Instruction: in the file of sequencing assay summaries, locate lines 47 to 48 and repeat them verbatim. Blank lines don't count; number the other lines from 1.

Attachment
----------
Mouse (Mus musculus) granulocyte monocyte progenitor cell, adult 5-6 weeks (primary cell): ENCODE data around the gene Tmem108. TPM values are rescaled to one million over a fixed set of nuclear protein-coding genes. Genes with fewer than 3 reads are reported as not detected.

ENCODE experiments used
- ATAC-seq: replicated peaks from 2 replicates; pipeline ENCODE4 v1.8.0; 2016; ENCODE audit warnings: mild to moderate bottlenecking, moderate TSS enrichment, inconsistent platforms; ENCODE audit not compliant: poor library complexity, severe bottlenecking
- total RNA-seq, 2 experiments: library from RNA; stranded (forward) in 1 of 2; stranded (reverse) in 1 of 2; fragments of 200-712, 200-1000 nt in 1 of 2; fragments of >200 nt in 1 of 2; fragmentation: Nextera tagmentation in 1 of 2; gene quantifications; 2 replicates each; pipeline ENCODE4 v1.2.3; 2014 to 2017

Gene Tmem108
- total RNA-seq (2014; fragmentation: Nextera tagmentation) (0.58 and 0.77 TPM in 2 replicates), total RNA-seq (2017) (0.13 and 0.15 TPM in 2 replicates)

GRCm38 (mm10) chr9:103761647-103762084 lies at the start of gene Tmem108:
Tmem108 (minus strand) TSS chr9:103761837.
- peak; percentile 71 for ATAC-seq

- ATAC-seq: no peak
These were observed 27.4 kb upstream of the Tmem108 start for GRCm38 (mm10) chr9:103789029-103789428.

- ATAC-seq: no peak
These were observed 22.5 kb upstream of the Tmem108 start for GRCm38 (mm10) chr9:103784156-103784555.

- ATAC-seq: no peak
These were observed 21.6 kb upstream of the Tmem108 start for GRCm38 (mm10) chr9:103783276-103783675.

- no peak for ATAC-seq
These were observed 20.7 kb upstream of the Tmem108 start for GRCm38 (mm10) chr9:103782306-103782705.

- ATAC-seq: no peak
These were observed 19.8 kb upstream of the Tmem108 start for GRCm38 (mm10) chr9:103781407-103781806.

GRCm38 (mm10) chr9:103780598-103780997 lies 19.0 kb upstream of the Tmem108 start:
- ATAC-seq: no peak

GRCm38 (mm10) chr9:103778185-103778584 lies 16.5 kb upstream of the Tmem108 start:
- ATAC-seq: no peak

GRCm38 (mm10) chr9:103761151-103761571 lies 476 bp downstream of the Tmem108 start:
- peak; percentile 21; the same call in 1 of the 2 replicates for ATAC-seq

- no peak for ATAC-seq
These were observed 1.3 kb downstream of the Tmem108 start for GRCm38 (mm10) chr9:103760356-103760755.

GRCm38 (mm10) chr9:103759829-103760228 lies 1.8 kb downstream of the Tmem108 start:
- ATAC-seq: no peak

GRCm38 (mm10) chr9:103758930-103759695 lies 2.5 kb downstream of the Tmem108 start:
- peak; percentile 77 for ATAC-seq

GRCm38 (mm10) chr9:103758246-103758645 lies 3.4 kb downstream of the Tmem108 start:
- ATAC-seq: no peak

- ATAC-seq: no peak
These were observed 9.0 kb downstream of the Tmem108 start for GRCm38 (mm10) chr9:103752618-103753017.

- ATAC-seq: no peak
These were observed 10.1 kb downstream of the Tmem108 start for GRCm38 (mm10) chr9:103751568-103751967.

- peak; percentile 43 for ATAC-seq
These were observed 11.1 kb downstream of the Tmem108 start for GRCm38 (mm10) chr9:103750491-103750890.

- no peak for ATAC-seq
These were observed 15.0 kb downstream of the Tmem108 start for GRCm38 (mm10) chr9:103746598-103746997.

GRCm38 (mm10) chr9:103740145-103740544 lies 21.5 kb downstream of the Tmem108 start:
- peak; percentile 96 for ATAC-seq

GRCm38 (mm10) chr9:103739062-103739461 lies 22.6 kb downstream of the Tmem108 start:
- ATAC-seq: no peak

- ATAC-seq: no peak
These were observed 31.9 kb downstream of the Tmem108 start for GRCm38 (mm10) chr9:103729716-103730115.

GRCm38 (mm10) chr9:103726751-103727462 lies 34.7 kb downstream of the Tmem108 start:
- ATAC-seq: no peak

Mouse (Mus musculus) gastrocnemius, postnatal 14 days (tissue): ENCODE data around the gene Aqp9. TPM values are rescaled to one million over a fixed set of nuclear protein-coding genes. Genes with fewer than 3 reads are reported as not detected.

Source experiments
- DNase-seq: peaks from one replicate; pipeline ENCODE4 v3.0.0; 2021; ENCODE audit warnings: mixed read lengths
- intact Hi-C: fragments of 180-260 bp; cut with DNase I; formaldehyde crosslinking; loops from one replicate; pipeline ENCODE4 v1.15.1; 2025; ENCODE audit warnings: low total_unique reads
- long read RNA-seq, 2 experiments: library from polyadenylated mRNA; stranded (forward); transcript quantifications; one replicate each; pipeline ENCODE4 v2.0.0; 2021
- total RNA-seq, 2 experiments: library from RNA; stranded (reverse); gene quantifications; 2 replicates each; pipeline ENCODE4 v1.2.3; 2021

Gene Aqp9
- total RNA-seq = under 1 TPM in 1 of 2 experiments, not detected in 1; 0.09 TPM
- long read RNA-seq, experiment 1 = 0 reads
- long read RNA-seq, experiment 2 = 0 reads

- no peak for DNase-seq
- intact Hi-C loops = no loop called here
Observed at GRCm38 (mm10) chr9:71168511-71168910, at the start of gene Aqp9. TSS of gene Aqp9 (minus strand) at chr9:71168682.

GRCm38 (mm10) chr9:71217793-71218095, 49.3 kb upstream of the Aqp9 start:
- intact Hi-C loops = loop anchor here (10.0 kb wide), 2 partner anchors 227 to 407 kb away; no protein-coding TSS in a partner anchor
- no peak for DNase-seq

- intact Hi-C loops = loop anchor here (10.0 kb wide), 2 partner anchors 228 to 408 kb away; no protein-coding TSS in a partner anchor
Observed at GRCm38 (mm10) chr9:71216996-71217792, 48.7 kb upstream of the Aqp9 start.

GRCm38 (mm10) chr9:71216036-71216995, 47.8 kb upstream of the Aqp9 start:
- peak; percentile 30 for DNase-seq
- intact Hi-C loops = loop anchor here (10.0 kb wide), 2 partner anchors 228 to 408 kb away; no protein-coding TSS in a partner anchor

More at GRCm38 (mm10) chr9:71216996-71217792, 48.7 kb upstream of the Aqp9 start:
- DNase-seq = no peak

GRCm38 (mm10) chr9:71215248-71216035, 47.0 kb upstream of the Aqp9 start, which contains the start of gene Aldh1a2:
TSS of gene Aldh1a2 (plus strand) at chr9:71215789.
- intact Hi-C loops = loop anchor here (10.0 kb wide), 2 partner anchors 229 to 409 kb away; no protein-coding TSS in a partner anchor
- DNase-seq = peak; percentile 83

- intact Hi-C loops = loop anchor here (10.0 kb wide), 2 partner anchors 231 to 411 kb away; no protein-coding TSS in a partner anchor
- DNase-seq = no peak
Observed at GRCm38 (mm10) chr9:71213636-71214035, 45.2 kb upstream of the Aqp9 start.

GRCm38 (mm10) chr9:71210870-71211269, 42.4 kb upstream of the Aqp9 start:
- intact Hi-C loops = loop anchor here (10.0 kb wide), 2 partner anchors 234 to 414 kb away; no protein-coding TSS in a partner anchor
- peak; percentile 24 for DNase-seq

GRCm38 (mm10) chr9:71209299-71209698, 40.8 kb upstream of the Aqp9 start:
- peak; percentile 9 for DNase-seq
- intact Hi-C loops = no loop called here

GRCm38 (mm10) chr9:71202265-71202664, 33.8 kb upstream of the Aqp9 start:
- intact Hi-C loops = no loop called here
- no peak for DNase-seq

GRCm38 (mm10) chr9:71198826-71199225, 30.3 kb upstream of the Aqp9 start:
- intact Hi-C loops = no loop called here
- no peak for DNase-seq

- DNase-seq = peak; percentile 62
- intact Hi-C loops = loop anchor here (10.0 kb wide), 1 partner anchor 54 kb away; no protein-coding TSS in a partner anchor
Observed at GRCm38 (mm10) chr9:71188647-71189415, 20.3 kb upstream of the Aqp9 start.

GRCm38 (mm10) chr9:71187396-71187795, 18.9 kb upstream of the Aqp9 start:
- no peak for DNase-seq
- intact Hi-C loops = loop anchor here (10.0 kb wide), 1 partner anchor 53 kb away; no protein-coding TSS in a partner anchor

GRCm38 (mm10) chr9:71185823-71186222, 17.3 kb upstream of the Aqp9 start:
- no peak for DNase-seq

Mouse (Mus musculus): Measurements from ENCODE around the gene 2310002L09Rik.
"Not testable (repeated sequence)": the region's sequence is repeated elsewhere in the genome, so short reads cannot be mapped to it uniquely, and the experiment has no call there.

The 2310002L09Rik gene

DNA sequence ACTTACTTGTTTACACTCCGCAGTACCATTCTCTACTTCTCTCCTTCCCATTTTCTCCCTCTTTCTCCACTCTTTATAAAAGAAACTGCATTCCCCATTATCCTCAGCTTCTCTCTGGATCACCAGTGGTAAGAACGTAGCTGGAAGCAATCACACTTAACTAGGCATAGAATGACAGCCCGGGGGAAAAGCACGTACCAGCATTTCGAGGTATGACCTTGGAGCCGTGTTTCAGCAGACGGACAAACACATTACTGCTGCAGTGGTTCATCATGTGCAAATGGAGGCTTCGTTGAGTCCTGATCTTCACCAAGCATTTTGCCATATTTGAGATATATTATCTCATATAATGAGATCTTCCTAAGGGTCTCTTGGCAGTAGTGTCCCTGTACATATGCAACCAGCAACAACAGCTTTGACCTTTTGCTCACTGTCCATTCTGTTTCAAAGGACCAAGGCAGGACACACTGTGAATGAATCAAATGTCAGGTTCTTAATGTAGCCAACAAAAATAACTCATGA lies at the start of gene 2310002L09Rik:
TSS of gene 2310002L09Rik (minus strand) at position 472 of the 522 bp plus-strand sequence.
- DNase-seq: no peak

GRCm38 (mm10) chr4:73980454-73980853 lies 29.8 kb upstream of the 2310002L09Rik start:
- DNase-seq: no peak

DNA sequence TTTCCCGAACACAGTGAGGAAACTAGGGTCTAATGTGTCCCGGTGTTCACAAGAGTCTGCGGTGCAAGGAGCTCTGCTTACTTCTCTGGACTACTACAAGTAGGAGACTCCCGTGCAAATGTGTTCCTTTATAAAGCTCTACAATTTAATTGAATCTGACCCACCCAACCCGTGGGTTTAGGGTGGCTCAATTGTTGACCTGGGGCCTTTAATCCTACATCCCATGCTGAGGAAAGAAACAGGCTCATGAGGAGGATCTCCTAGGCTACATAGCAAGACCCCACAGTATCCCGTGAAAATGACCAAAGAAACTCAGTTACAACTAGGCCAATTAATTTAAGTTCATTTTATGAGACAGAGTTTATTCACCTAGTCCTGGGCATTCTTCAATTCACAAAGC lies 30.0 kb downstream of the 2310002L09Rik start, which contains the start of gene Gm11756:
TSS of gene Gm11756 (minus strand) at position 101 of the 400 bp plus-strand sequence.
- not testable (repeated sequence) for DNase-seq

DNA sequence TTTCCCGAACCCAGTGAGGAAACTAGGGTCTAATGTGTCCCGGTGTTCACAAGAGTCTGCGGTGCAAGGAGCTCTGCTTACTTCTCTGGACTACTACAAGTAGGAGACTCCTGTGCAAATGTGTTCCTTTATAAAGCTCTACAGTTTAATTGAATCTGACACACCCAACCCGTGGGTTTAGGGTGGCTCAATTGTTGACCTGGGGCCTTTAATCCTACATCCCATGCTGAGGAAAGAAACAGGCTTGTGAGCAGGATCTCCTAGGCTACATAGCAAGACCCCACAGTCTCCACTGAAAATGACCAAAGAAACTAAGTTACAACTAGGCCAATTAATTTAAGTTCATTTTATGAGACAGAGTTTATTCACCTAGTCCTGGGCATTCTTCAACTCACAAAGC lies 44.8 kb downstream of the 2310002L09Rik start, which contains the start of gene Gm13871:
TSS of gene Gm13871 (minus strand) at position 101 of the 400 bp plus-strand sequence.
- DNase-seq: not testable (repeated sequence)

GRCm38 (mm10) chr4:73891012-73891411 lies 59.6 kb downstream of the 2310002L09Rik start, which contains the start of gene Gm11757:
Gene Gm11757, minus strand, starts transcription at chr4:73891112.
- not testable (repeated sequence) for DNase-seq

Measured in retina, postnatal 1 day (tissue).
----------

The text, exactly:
These were observed 31.9 kb downstream of the Tmem108 start for GRCm38 (mm10) chr9:103729716-103730115.

GRCm38 (mm10) chr9:103726751-103727462 lies 34.7 kb downstream of the Tmem108 start: